As a young boy watching his mother, Nomalizo, prepare family meals, Zacharia Maseko (55) says he could never have imagined that one day he would become an executive chef.
The kitchen of his Mount Frere, Eastern Cape, home was often off limits to little boys.
“I liked cooking as a child, but I didn’t think I could make a career out of it,” Maseko recalls. “I used to cook with my mother, things like steam bread and samp and beans, but culturally, men did not belong in the kitchen.”
Today he proudly holds the reins as executive chef of Chico’s, a restaurant housed at the Wild Coast Sun resort in Port Edward, on the South Coast of KwaZulu-Natal.
Reaching these heights on the culinary ladder is the culmination of a journey he started as a buffet builder at the same Sun International beachside resort 34 years ago.
Climbing the ladder
Maseko was appointed executive chef of the hotel restaurant in October last year.
34 years ago, though, opportunities for young township youths were slim in the professional kitchen. His hard work and determination saw his career take shape. “In 1988 I became a kitchen handler, as management could see I had a passion for the kitchen.”
Through sponsorship from Sun International Maseko was able to pursue his diploma in catering management from the Durban University of Technology in 1994.
Since graduating, Maseko has worked his way around the kitchen, first as demi chef and then as the relief chef, learning the ropes of the full kitchen and reporting to a sous chef, before becoming one himself. His last role was executive sous chef, a position he held for eight years.
“As any industry has its own pitfalls, I have learned that to remain humble, focussed on the job at hand and to never stop learning from any person no matter how low a position that person holds are the best traits to have and keep,” he says.
He was not nervous taking on the task of managing a brigade of 30 staff in a bustling professional kitchen, Maseko says.
“I have always been fully accountable, and I’ve been developed for this position for the past five years. I am ready.”
Cooking with greats
He is most inspired by the Victorian-era chef Auguste Escoffier, a Frenchman who left a legacy of culinary writings and recipes that are indispensable to modern cooks. “Today, Jamie Olivier is engaging and fascinates me,” he admits.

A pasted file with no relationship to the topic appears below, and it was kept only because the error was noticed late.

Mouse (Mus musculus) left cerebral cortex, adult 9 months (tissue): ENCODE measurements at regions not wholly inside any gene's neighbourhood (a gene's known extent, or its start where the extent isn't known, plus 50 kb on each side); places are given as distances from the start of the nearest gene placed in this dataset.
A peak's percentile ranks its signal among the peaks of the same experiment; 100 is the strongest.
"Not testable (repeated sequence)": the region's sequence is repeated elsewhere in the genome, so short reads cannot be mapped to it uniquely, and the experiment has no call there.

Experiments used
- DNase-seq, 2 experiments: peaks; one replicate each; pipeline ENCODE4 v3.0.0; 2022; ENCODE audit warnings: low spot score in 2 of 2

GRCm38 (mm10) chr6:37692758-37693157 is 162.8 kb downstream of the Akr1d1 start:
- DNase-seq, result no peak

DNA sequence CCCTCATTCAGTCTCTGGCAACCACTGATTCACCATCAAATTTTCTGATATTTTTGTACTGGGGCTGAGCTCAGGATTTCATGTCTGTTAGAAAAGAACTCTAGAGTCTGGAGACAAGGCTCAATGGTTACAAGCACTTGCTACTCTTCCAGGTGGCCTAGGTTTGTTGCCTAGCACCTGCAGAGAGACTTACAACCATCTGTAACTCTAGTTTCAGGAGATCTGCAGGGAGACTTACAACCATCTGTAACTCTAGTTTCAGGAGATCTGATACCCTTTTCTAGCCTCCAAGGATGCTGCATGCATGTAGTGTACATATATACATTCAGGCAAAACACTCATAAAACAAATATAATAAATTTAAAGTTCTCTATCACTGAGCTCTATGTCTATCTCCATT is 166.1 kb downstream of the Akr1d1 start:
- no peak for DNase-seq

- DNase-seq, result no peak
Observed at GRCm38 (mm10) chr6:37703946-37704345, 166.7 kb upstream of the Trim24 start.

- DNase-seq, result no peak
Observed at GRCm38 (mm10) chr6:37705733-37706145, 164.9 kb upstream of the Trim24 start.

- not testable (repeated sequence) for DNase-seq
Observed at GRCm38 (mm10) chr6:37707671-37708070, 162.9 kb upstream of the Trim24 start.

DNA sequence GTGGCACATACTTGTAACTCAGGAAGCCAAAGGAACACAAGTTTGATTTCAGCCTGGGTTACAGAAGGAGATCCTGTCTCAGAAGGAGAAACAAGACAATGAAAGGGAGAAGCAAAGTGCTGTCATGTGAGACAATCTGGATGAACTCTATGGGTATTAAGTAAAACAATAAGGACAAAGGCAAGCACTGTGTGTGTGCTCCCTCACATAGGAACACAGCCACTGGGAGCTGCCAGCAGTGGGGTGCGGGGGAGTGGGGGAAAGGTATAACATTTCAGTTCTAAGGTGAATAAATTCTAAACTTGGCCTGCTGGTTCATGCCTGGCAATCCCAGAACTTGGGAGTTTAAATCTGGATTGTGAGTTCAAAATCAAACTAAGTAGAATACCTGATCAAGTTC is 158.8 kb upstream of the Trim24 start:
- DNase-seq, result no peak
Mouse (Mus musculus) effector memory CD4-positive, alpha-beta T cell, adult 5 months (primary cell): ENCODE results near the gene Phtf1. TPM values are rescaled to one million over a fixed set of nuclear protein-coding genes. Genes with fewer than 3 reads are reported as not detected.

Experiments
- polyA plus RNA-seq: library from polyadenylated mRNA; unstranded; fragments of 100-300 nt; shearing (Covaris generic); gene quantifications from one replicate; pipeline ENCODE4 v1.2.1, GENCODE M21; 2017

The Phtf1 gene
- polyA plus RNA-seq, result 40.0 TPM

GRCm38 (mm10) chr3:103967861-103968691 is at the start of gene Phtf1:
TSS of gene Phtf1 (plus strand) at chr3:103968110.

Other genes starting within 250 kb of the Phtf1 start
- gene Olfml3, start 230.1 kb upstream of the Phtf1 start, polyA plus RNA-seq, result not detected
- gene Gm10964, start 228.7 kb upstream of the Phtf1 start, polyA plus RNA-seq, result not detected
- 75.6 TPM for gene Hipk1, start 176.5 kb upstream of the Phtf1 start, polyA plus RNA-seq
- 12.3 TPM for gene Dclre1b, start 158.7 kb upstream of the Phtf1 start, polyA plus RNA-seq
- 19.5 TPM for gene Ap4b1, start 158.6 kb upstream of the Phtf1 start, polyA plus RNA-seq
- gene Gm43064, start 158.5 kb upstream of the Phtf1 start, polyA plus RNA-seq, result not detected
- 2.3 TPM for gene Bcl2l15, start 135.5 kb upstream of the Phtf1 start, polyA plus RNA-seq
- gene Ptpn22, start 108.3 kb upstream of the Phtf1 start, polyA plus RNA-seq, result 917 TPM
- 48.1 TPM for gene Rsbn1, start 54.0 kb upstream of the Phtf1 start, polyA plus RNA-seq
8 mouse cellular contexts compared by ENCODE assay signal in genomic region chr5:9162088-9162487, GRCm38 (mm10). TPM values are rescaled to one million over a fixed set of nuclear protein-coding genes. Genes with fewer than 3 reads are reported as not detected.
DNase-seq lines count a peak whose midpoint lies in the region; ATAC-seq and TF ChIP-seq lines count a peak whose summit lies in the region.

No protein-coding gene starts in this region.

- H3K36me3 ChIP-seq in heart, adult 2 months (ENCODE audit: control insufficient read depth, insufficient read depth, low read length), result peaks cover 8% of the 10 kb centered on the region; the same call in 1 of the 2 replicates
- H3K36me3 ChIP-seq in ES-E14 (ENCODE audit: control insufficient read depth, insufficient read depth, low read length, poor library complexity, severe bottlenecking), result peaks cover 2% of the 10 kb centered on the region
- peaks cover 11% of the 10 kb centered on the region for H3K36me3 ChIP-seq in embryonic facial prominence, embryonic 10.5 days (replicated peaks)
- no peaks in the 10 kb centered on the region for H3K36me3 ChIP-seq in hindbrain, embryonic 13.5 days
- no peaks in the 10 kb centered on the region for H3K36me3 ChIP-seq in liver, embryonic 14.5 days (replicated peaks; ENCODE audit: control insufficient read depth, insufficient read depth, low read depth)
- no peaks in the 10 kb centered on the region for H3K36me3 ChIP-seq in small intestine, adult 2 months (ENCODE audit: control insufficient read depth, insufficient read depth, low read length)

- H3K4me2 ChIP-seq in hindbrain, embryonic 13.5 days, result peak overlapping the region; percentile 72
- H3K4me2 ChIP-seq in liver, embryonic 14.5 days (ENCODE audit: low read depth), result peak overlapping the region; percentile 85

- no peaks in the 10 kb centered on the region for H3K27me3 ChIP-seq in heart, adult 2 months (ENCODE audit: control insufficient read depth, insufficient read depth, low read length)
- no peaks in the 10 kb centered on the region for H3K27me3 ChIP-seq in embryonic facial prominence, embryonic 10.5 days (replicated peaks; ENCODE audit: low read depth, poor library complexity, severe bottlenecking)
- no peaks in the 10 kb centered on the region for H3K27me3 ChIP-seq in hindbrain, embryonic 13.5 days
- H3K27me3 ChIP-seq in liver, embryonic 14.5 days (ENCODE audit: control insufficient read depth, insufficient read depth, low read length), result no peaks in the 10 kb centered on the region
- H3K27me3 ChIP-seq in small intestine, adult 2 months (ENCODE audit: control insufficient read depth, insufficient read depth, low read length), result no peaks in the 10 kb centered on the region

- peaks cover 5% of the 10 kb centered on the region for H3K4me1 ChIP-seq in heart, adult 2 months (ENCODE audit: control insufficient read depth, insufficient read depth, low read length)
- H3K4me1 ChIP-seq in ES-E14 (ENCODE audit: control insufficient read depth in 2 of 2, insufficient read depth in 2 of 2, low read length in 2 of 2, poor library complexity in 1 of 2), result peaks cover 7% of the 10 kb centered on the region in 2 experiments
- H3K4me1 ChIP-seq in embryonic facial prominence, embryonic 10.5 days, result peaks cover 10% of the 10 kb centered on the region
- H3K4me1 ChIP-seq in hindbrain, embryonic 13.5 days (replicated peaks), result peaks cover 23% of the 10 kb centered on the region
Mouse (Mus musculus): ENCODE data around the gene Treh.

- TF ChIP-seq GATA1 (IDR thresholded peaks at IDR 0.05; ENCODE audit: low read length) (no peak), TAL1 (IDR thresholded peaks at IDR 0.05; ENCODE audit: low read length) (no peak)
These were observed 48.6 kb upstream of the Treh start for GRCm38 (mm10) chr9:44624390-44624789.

Closer to home, he credits Johan Szabo, Gary Hastings and Chris Reedoy, three chefs and colleagues who had an impact on his cooking. “They loved what they were doing and were passionate about it.”
But despite his global culinary interests, the South Coast is where his home, his heart and his family are. He has been married to Nelsie for the past 25 years and the couple have four kids.
While his promotion was a feather in his cap, Maseko recalls his proudest professional moment as being when he was a sous chef, and, along with his team, was called in for a standing ovation after a Valentine’s Day function with several VIP guests.
Sustainability is key
In the past few years, Maseko believes there has been an increased focus on sustainability and healthy eating. He says more people are looking for plant-based foods instead of meat and are keen to know more about the source of their meal, such as how it was grown or reared and transported.
“I am passionate about sustainability and seasonality. The freshest, highest quality in-season ingredients elevate dishes from ordinary to world class.”
His favourite meal to make in his own home kitchen is always a fresh and crunchy stir-fry. “It is an easy dish to make, the ingredients are fresh, and it can be assembled quickly.”
And for his meat loving patrons, he says, “Lamb chops is one of our guests’ favourite dishes. Many of our clients are from the Indian community, so they enjoy any lamb dish as well as our curries.”
Onions are a staple in his kitchens. “You need one when you make salad, when you cook your hot food, when you make a sauce. I am not a pastry chef person; I am a hot kitchen chef,” he declares.
Maseko has dreams of opening his own chef school one day. “I would share my experience with young, up-and-coming chefs especially from the African background where this trade has not yet received the respect it deserves.”